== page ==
Even better, we handily managed to get 10 or 11 volunteers into our first group and sent them on their way. I joined the second group, rolling up to join them at the traffic lights, where I found Goose confronting Not Anthony and Cowboys, declaring how discomfited he was to discover they were actually two completelydifferent people. Apparently Crazy Legs isn’t the only one who hasn’t realised Not Anthony is not Anthony.
We had noticeable crosswinds for the first part of the ride and then, just as the lead was ceded and I pushed onto the front with Goose, we reached Mitford and turned left instead of the more usual right, finding ourselves running directly west and straight into the wind.
“Have we been duped into doing something stupid,” Goose wondered, as we ducked down low and ground our way onwards. “Ah, well,” he consoled himself, “At least that farm dog doesn’t seem to bother us anymore.”
He was right. The rather ferocious, loud and very active hound that used to go crazy whenever it spotted a passing cyclist (especially if that cyclist happened to be Crazy Legs) was still there, but it stayed slumped and supine, not even bothering to open an eye and glare at us balefully as we sailed serenely past. Like most of our group it looks like old age, complacency and can’t-be-bovveredness has caught up with our canine adversary too – or perhaps the newly acquired muzzle it’s been forced to wear has taken all the fun out of chasing cyclists?
We led the group through Molesden and toward Meldon and were just discussing whether to stop as we rolled through the junction toward Dyke Neuk. Not only were we not stopping, but we were also going the wrong way, so we turned around and chased back on, going from front to back of the group in a few seconds. That, I think, was more than a just reward for our dithering and we could now find some shelter and recovery amongst the wheels.
We jagged north toward Hartburn, then west through Middleton, before finally turning back south again for the run through Capheaton. As we started climbing up toward the cafe and our highest point of the day, James III put in a burst of previously unheralded climbing prowess and the group fractured and became strung out. The last time we’d been up here he’d been struggling right at the back, only trailed by some idiot wrestling a single-speed, so things have definitely changed for the better. I worked my way through the luxury of a gear change, increased the tempo and along with G-Dawg, Goose and the Famous Cumbrian we started to close the gap.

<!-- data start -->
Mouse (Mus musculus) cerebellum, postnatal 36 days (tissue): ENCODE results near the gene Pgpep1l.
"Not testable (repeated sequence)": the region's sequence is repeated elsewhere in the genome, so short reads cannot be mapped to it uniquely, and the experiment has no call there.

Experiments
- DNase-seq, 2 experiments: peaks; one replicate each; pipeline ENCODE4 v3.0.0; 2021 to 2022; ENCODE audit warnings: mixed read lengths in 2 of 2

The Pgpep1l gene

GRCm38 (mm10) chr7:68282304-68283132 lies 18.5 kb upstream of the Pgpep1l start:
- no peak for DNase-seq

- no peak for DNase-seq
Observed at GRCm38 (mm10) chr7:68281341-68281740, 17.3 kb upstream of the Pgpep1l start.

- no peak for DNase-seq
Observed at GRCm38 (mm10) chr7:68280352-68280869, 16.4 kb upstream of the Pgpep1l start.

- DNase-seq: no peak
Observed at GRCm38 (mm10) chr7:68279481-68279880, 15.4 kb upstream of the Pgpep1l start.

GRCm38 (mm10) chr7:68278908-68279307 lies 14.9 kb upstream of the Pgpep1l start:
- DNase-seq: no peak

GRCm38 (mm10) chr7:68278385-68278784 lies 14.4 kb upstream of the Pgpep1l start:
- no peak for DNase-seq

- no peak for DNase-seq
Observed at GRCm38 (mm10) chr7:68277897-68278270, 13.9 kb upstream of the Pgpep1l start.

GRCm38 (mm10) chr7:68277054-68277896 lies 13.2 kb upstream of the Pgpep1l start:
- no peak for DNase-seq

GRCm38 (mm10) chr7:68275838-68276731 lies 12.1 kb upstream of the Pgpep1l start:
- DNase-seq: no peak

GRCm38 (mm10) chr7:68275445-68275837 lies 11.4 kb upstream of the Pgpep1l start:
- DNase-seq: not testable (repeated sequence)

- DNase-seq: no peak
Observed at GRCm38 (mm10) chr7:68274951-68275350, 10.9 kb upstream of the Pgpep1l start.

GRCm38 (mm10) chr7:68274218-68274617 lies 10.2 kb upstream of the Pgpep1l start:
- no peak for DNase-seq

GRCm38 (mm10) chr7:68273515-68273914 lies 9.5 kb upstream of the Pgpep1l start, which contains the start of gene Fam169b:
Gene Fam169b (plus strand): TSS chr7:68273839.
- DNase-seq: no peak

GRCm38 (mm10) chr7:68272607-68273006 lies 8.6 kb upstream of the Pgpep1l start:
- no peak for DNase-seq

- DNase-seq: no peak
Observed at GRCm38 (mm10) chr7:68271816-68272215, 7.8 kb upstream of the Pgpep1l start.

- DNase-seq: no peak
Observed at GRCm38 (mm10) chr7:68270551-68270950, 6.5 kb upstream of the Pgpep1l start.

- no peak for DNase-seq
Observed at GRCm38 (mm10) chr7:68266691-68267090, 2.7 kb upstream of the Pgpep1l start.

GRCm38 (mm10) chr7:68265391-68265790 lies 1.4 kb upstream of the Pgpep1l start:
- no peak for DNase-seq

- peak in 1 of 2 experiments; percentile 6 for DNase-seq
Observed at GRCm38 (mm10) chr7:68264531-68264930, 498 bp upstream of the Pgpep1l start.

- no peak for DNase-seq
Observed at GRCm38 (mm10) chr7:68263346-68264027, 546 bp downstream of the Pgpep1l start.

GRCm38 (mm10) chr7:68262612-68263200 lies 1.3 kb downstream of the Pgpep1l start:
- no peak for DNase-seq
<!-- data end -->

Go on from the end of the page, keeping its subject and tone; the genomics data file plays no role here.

We caught up with James III as we rolled past the cafe.
“There’s a big, big gap,” someone remarked.
“Good,” I replied.
I think they were pausing to let everyone regroup, but I wasn’t waiting and accelerated. At some point I realised I was riding alone and just kept going. It seems such a long time since anyone’s taken a flyer off the front, so I was happy to resurrect the idea of the forlorn hope attack. Anyway, it was only … err… umh … ah … 7km from Capheaton to our traditional cafe sprint-line …
Ok, truth is I really hadn’t thought this through all that well, but what the hell. I pressed on, never looking back, but noticing all the little impediments in my way: the fractured surface on the steep ramp up to the main road that had my wheels skipping and skittering as I barged upwards out of the saddle, the false flat that became a grinding, uphill slog, the wind from the left and right and front, but seemingly never behind me, the new road surface that should have helped, but was rough and heavy and seemed to suck the speed out of my tyres. Still, I’m pretty sure my face wore a stupid-ass grin as I frantically mashed the pedals around and around.